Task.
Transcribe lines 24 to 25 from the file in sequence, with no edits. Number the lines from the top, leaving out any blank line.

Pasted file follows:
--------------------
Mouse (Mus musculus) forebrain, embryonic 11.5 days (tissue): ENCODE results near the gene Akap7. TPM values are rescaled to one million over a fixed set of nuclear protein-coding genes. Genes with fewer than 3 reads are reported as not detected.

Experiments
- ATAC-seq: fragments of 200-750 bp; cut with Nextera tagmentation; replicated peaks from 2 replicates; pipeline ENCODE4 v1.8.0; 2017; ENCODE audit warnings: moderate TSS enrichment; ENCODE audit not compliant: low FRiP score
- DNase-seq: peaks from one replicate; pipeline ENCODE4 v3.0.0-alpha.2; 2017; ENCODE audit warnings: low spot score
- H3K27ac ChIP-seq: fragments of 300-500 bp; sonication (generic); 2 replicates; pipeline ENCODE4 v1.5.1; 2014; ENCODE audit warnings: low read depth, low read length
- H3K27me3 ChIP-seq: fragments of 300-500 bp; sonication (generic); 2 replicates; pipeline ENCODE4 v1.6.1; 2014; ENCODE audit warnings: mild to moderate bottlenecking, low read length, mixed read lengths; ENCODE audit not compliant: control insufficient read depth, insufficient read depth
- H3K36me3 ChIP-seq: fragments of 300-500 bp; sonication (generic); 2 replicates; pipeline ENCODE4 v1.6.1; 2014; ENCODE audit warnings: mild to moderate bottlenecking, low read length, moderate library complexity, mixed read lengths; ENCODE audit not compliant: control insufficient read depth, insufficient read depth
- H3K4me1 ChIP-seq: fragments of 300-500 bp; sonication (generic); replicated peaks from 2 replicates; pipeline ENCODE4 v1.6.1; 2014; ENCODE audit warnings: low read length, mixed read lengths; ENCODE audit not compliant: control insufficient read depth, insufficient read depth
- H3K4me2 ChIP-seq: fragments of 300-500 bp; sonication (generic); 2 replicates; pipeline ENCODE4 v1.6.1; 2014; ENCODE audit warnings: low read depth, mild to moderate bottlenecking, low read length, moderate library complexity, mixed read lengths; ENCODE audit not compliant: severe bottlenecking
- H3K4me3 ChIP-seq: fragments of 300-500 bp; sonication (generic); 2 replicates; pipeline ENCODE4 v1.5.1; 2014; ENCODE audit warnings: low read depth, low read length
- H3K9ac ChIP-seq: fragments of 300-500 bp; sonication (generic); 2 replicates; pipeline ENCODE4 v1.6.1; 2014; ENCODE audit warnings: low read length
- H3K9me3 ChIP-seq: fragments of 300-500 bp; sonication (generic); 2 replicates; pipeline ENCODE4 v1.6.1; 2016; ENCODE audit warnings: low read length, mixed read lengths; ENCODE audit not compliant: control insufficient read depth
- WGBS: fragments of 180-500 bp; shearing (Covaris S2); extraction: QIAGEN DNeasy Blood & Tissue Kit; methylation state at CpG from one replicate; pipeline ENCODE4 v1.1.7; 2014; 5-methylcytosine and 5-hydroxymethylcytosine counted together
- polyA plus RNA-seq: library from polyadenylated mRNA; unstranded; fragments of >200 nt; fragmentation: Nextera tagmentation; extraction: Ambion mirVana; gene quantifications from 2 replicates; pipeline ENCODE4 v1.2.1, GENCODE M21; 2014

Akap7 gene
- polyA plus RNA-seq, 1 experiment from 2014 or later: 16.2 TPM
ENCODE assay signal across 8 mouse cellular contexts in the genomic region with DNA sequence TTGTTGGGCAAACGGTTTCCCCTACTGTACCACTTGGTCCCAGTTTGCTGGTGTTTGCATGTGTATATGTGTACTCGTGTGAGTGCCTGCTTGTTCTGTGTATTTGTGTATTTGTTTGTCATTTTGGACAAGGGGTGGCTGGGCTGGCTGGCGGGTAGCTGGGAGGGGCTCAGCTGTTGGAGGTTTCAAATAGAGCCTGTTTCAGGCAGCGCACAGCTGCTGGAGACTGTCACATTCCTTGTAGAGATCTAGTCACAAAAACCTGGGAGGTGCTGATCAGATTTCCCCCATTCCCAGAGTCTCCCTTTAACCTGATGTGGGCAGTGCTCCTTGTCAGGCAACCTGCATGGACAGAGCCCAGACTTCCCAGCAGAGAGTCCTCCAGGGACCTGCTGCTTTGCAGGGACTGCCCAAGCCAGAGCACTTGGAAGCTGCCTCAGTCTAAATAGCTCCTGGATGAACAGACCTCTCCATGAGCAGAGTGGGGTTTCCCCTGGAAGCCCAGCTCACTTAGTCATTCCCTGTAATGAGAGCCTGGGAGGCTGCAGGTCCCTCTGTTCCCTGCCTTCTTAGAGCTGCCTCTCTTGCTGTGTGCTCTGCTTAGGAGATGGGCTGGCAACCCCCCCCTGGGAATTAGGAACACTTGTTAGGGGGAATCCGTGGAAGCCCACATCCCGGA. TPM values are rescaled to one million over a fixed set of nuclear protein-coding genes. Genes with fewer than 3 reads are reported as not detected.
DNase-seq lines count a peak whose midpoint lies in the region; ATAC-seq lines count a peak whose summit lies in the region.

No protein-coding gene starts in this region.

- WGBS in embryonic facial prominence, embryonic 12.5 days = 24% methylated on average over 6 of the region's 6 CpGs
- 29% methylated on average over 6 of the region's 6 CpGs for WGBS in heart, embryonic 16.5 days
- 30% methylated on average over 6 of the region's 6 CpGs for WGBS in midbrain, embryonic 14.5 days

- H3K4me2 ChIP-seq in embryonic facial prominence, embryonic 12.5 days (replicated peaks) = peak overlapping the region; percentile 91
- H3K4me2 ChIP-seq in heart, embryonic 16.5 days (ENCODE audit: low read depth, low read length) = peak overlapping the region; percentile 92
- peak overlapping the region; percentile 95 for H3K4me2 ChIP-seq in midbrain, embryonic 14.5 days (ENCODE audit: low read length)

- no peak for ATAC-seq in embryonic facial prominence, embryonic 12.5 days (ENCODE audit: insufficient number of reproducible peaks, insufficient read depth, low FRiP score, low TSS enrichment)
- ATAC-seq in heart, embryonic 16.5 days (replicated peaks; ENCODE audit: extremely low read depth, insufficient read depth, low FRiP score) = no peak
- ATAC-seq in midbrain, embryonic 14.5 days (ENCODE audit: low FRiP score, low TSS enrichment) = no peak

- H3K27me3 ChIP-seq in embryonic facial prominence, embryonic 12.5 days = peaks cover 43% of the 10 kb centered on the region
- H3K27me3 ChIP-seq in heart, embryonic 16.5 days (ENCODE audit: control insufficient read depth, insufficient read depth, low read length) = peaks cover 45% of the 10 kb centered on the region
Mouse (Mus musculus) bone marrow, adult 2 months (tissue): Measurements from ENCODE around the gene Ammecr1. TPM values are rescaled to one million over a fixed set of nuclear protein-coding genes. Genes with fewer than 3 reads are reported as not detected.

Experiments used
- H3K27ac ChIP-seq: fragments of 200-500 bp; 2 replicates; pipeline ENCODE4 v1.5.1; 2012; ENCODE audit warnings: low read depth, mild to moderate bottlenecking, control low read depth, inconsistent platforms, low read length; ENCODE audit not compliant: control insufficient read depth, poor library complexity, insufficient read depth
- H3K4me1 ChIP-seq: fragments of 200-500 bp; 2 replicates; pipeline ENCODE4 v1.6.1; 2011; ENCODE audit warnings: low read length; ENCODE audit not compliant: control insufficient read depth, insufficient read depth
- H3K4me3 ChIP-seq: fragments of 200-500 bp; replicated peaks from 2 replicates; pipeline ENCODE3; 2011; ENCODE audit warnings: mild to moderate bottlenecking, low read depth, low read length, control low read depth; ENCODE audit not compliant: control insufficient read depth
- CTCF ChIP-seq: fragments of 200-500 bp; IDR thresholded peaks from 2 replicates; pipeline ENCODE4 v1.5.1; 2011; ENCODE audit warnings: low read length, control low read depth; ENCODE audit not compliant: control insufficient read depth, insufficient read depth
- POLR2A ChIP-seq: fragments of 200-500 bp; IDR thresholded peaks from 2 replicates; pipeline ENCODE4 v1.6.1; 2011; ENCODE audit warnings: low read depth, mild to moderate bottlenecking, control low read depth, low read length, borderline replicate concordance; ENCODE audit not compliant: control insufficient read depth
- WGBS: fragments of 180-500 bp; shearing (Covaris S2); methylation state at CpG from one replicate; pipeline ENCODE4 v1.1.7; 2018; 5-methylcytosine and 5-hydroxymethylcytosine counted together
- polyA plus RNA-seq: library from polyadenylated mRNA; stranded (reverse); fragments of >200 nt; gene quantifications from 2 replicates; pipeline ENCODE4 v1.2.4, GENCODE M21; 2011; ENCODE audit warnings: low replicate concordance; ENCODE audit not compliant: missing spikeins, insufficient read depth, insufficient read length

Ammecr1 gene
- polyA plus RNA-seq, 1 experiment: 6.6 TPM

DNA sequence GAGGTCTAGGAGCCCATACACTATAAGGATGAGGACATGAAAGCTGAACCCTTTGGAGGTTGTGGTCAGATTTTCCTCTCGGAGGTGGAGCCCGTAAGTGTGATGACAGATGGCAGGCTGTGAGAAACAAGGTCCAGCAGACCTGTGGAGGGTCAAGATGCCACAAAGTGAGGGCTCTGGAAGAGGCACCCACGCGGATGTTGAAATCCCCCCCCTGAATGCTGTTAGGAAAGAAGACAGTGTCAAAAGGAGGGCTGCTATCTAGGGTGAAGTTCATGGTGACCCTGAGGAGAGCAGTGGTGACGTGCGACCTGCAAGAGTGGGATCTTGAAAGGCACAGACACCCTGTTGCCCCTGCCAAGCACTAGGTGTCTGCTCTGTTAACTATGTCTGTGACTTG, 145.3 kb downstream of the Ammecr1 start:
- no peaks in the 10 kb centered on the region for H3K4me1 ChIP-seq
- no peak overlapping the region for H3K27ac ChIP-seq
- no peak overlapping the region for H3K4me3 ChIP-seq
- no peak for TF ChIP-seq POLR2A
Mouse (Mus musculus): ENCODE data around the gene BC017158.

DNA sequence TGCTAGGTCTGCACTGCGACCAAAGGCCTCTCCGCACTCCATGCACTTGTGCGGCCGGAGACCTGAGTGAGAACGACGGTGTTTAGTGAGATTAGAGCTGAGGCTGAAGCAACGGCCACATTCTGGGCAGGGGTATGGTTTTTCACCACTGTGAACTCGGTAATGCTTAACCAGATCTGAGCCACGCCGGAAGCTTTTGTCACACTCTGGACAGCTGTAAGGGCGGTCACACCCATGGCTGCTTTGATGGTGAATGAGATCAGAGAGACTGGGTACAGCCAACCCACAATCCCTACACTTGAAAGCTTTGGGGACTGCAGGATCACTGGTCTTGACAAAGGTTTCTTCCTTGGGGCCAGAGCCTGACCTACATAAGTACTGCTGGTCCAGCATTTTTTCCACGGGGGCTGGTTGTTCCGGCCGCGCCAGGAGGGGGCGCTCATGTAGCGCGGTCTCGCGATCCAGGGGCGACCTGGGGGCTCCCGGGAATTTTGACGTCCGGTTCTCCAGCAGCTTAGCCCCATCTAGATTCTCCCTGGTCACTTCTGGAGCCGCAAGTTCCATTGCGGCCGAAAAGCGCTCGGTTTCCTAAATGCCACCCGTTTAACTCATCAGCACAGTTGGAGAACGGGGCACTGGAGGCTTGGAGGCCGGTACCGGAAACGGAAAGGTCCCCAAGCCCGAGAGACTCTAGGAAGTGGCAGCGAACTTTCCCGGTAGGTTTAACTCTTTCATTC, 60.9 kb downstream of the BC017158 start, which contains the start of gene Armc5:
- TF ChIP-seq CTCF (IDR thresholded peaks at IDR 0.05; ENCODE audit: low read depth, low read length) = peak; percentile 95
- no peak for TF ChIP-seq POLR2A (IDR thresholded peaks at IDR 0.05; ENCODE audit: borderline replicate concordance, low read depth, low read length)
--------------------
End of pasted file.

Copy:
- H3K4me2 ChIP-seq in heart, embryonic 16.5 days (ENCODE audit: low read depth, low read length) = peak overlapping the region; percentile 92
- peak overlapping the region; percentile 95 for H3K4me2 ChIP-seq in midbrain, embryonic 14.5 days (ENCODE audit: low read length)